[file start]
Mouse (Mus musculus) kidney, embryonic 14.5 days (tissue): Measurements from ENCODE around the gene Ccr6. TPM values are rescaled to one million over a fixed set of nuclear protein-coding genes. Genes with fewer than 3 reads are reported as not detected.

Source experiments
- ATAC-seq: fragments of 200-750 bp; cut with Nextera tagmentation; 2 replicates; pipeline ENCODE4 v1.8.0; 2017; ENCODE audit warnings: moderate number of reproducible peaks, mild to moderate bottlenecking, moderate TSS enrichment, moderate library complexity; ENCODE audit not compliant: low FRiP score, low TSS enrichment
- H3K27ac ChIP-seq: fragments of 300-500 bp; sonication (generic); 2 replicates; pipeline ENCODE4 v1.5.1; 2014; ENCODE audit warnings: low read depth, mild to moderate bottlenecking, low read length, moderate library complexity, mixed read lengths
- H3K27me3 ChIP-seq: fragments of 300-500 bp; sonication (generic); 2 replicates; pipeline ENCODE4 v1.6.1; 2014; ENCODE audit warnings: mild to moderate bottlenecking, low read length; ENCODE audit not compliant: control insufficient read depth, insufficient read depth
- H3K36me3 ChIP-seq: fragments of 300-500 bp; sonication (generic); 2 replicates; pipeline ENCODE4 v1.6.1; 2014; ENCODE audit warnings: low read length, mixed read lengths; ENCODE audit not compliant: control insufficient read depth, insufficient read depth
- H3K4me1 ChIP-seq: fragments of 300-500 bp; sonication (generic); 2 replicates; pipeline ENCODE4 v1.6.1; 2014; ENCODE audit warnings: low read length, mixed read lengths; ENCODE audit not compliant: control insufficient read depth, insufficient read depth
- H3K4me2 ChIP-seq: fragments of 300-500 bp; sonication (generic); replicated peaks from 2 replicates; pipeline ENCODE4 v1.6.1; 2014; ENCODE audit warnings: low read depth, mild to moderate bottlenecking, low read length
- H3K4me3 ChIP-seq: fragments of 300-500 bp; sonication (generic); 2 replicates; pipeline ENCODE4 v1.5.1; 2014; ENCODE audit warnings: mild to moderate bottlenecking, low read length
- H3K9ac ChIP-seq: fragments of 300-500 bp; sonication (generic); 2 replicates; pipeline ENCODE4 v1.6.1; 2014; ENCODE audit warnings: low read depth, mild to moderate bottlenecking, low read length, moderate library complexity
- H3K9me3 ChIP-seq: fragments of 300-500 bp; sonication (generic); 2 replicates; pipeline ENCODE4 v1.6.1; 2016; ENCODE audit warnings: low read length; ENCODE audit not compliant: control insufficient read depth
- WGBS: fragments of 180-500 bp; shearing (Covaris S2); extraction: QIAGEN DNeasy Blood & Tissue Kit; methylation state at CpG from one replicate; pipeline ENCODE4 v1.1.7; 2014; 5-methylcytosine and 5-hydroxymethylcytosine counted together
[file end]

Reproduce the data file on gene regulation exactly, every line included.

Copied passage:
Mouse (Mus musculus) kidney, embryonic 14.5 days (tissue): Measurements from ENCODE around the gene Ccr6. TPM values are rescaled to one million over a fixed set of nuclear protein-coding genes. Genes with fewer than 3 reads are reported as not detected.

Source experiments
- ATAC-seq: fragments of 200-750 bp; cut with Nextera tagmentation; 2 replicates; pipeline ENCODE4 v1.8.0; 2017; ENCODE audit warnings: moderate number of reproducible peaks, mild to moderate bottlenecking, moderate TSS enrichment, moderate library complexity; ENCODE audit not compliant: low FRiP score, low TSS enrichment
- H3K27ac ChIP-seq: fragments of 300-500 bp; sonication (generic); 2 replicates; pipeline ENCODE4 v1.5.1; 2014; ENCODE audit warnings: low read depth, mild to moderate bottlenecking, low read length, moderate library complexity, mixed read lengths
- H3K27me3 ChIP-seq: fragments of 300-500 bp; sonication (generic); 2 replicates; pipeline ENCODE4 v1.6.1; 2014; ENCODE audit warnings: mild to moderate bottlenecking, low read length; ENCODE audit not compliant: control insufficient read depth, insufficient read depth
- H3K36me3 ChIP-seq: fragments of 300-500 bp; sonication (generic); 2 replicates; pipeline ENCODE4 v1.6.1; 2014; ENCODE audit warnings: low read length, mixed read lengths; ENCODE audit not compliant: control insufficient read depth, insufficient read depth
- H3K4me1 ChIP-seq: fragments of 300-500 bp; sonication (generic); 2 replicates; pipeline ENCODE4 v1.6.1; 2014; ENCODE audit warnings: low read length, mixed read lengths; ENCODE audit not compliant: control insufficient read depth, insufficient read depth
- H3K4me2 ChIP-seq: fragments of 300-500 bp; sonication (generic); replicated peaks from 2 replicates; pipeline ENCODE4 v1.6.1; 2014; ENCODE audit warnings: low read depth, mild to moderate bottlenecking, low read length
- H3K4me3 ChIP-seq: fragments of 300-500 bp; sonication (generic); 2 replicates; pipeline ENCODE4 v1.5.1; 2014; ENCODE audit warnings: mild to moderate bottlenecking, low read length
- H3K9ac ChIP-seq: fragments of 300-500 bp; sonication (generic); 2 replicates; pipeline ENCODE4 v1.6.1; 2014; ENCODE audit warnings: low read depth, mild to moderate bottlenecking, low read length, moderate library complexity
- H3K9me3 ChIP-seq: fragments of 300-500 bp; sonication (generic); 2 replicates; pipeline ENCODE4 v1.6.1; 2016; ENCODE audit warnings: low read length; ENCODE audit not compliant: control insufficient read depth
- WGBS: fragments of 180-500 bp; shearing (Covaris S2); extraction: QIAGEN DNeasy Blood & Tissue Kit; methylation state at CpG from one replicate; pipeline ENCODE4 v1.1.7; 2014; 5-methylcytosine and 5-hydroxymethylcytosine counted together